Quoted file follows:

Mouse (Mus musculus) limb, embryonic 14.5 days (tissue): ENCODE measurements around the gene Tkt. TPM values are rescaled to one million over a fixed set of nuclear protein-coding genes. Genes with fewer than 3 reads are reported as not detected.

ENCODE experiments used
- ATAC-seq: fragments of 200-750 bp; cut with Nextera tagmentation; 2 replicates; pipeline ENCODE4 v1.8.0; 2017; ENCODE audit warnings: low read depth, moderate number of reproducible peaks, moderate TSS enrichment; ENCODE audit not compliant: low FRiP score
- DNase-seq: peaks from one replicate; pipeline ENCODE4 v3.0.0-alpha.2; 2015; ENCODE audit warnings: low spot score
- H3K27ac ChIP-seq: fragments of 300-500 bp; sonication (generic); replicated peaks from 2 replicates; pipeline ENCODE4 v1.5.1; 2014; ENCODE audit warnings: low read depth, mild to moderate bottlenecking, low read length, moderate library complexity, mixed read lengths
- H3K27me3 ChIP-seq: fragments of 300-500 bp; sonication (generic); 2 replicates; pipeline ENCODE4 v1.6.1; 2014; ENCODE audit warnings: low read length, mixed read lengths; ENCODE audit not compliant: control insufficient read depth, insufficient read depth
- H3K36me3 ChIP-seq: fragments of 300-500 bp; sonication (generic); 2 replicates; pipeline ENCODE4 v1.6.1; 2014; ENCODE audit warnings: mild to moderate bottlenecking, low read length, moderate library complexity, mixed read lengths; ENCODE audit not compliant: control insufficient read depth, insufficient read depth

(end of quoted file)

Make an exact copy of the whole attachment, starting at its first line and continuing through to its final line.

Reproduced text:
Mouse (Mus musculus) limb, embryonic 14.5 days (tissue): ENCODE measurements around the gene Tkt. TPM values are rescaled to one million over a fixed set of nuclear protein-coding genes. Genes with fewer than 3 reads are reported as not detected.

ENCODE experiments used
- ATAC-seq: fragments of 200-750 bp; cut with Nextera tagmentation; 2 replicates; pipeline ENCODE4 v1.8.0; 2017; ENCODE audit warnings: low read depth, moderate number of reproducible peaks, moderate TSS enrichment; ENCODE audit not compliant: low FRiP score
- DNase-seq: peaks from one replicate; pipeline ENCODE4 v3.0.0-alpha.2; 2015; ENCODE audit warnings: low spot score
- H3K27ac ChIP-seq: fragments of 300-500 bp; sonication (generic); replicated peaks from 2 replicates; pipeline ENCODE4 v1.5.1; 2014; ENCODE audit warnings: low read depth, mild to moderate bottlenecking, low read length, moderate library complexity, mixed read lengths
- H3K27me3 ChIP-seq: fragments of 300-500 bp; sonication (generic); 2 replicates; pipeline ENCODE4 v1.6.1; 2014; ENCODE audit warnings: low read length, mixed read lengths; ENCODE audit not compliant: control insufficient read depth, insufficient read depth
- H3K36me3 ChIP-seq: fragments of 300-500 bp; sonication (generic); 2 replicates; pipeline ENCODE4 v1.6.1; 2014; ENCODE audit warnings: mild to moderate bottlenecking, low read length, moderate library complexity, mixed read lengths; ENCODE audit not compliant: control insufficient read depth, insufficient read depth